- Our Town
- 2015 Federal Election
Brokop’s business back on the road
Country star Lisa Brokop has spent practically her entire life in music. Originally from Surrey, B.C., she was on-stage with her musical family at age 7. By 15, she was performing professionally in Vancouver, and her debut Canadian album appeared in 1991, when she was only 17. Her first major record deal was made 20 years ago — and Brokop is celebrating that 20-year mark on her "mini-tour" through Western Canada, which lands in Cranbrook Thursday, Sept. 4.
This week Brokop spoke to the Townsman from her home in Nashville, Tennessee, prior to hitting the road to Canada.
"I can't wait. I'm packing my sweaters, my warm fuzzy socks — I know it's not that cold up there, but compared to here ..."
A twenty year celebration — but who's counting, right?
"It's actually been a little more than that," Brokop said, "but officially 20 years of having record deals and being on the radio in North America. I can't believe it, that 20 years has gone by."
It's seven albums and a string of hit singles later, which Brokop is looking forward to rolling out in her B.C. shows.
"I'm starting out in Chilliwack, which is near my hometown of Surrey, and I'm planning on doing some of the old songs that got me started in the business, that I hope people will recognize. And of course some new ones that I've just had out recently, some in-betweeners, some stuff that I like to do."
The shows themselves will be of an up-close and personal nature. Two Calgary musicians — Darcy Johnstone and John Thiel — will be joining Brokop in Canada, to make for an intimate evening.
"It will be bass, guitar and me on acoustic. It's going to really simple, so I can tell stories about the songs, talk to the people so they can hear the words and really make it an intimate setting."
With a career like hers, Brokop is no stranger to the touring life on the road. She explains how it's changed for her over the years.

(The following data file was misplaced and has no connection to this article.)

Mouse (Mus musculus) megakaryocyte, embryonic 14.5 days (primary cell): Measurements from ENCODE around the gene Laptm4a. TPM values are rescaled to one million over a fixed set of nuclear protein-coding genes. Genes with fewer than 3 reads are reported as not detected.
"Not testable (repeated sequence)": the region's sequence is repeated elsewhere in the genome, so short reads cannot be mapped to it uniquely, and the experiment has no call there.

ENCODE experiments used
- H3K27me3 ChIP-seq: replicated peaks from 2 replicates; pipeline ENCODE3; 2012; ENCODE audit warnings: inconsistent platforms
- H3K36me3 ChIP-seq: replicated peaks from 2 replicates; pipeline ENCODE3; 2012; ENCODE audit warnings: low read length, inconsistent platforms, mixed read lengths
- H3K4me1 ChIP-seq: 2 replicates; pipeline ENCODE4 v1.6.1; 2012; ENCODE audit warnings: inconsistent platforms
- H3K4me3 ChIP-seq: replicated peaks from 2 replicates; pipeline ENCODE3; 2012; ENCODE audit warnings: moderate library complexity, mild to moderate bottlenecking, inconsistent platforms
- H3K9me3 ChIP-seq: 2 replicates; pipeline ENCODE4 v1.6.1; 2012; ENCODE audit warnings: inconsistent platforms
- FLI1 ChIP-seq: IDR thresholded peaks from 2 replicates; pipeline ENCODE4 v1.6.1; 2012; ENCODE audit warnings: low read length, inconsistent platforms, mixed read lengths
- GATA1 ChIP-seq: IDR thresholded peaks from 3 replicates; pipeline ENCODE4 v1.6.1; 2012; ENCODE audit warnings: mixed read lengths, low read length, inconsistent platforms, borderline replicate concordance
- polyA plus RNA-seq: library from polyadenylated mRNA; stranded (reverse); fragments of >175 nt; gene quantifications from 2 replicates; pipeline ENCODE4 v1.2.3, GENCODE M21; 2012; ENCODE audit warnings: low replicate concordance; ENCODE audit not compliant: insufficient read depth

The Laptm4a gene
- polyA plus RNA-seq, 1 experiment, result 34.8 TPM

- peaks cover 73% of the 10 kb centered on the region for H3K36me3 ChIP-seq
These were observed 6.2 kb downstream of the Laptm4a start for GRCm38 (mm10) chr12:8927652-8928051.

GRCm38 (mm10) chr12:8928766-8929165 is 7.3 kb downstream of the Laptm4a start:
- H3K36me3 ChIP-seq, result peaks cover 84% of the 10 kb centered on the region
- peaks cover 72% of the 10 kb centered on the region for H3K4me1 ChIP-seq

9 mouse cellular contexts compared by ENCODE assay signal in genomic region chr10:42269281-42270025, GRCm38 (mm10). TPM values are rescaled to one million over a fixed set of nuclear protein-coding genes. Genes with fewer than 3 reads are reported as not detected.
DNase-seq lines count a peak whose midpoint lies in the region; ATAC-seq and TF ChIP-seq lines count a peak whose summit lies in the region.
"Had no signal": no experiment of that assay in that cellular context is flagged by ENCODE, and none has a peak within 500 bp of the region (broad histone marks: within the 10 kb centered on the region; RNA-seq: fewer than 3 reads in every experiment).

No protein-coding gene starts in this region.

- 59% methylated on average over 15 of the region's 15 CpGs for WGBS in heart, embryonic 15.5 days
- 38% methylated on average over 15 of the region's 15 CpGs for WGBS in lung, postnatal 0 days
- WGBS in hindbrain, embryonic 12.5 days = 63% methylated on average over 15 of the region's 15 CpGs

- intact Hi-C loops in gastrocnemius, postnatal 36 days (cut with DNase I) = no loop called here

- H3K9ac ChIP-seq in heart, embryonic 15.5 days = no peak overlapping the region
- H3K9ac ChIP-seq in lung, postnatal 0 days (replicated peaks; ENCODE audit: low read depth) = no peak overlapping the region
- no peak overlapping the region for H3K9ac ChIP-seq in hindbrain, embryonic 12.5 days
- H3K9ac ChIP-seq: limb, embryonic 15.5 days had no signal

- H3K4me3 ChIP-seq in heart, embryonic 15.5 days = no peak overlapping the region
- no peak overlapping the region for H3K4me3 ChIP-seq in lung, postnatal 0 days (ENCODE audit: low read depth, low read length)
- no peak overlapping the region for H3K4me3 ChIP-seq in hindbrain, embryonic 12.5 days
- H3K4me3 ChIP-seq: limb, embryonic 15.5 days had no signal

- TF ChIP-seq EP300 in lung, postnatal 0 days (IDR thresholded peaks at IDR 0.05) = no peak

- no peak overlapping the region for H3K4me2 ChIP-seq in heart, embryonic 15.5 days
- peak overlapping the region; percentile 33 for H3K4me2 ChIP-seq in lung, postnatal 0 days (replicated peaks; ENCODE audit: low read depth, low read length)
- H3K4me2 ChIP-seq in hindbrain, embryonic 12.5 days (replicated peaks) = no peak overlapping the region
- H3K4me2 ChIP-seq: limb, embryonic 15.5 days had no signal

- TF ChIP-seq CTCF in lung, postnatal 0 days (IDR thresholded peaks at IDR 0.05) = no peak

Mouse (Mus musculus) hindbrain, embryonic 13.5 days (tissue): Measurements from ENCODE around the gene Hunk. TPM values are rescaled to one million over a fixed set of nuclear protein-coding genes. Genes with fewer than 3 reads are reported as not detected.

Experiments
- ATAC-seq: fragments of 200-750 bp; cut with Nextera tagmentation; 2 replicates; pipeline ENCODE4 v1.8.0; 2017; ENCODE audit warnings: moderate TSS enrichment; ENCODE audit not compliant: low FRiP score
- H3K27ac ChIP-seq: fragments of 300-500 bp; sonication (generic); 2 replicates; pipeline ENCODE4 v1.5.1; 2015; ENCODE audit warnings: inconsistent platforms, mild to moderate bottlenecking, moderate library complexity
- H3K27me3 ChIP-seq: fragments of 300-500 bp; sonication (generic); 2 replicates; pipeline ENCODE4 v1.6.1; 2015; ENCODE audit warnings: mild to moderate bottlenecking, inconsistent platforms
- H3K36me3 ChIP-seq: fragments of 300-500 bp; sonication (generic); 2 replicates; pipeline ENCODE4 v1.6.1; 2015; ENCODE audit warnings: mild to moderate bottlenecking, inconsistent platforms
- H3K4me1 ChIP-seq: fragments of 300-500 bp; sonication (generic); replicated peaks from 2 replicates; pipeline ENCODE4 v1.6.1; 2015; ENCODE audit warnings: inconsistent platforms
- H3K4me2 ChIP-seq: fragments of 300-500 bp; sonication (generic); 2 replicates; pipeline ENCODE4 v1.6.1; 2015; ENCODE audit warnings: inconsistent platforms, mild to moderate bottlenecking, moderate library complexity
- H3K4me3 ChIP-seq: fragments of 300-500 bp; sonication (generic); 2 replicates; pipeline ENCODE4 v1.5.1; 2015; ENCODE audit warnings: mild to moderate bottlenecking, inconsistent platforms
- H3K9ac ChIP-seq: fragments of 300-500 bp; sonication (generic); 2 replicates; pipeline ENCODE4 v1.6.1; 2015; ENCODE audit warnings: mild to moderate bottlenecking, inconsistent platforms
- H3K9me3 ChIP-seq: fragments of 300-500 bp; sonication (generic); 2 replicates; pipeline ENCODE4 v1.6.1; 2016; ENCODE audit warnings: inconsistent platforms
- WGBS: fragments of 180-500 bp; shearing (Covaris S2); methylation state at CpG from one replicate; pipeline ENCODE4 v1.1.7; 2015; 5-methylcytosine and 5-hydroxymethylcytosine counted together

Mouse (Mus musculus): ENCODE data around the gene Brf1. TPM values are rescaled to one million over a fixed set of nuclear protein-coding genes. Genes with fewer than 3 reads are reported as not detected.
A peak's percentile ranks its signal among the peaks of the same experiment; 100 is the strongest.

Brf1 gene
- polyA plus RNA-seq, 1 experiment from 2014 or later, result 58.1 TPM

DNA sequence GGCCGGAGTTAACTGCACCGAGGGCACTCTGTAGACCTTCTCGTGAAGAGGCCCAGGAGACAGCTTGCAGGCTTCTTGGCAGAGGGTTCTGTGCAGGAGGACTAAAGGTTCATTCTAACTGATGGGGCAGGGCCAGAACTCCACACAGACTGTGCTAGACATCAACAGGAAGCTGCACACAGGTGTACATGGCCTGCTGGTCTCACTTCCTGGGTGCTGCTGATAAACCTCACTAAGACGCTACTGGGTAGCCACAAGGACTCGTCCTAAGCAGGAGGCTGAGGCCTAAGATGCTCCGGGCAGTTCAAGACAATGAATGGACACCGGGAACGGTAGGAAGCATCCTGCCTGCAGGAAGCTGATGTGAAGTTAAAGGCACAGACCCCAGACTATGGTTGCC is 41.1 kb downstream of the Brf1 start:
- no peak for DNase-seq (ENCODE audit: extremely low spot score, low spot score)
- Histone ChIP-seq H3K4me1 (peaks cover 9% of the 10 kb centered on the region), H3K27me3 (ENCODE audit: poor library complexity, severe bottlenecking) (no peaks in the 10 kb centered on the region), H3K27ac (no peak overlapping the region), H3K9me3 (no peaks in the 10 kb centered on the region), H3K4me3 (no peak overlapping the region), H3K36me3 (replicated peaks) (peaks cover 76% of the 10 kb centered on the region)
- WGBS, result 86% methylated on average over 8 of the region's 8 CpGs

"Back in the early days, when those 20 years were first starting, I was on the road a lot. I was much younger. My first record deal was Capital Records, I was signed to them and was having some success with a couple of singles, so there was a lot of stuff going on. There was a three month period where we did 80 or 90 dates, it was just ridiculous. And all over the place, jumping all over the country. There was never a straight line or proper routing.
"But that was the way it was then. But now, part of it is the business has changed a little bit. There's not quite as much to-do — no matter what level you're at. I also have a family now. I have a little girl who just turned five. So I have to coordinate a little bit differently."
One thing that hasn't changed is the charge she gets as a performer, in front of and interacting with an audience.
"It's the key," Brokop said. "It's what got us into music, it's what keeps us going, that magical thing when you sing a song and people respond, and you know that they like it, there's nothing better."
As soon as she graduated from high school, Brokop moved to Nashville to further her music career.
"Nashville is an artists' community for sure. My husband's downstairs right now writing with a co-writer. That's a standard thing around here (Brokop and her husband Paul Jefferson also record and perform as a duo — The Jeffersons).
"Nashville is a writing mecca," Brokop said. "I always say if you're a new writer that wants to be a songwriter in the music business — even if it's not Country, necessarily — if you want to write in whatever genre, this is the place to be. This is where you hone your chops. It's awesome. It's a normal thing, to be writing."
Brokop's latest album release ("Beautiful Tragedy") was in 2008. She was in the studio this year cutting some tracks, and some new singles were released, but a planned new album has been delayed somewhat, she said.
"But I will be doing the new songs when I come through on this tour.
"And I've got a bit of a new idea, which I'm going to tell everyone about — it has to do with coming full circle, in a way. When I first started out, I would sit in with other musicians and bands, and I would sing traditional Country music — things like Pasty Cline, Tammy Wynette ... I've been wanting to combine more of that in my show, possibly in a recorded project. I'm calling it at this point the Patsy Cline project. So I'm going to do some of those songs as well in the show, and talk to the people about it."
Brokop takes the stage the Key City Theatre on Thursday, Sept. 4, at 7:30 p.m. She is asked if she has any message for the people of Cranbrook prior to her arrival.
"I want to say that I'm very excited. I haven't been to Cranbrook in many, many years, probably at least 15 years. It looks like it's a beautiful little theatre, so I'm excited to play there. And I hope we have a lot of fun. Come out and see it."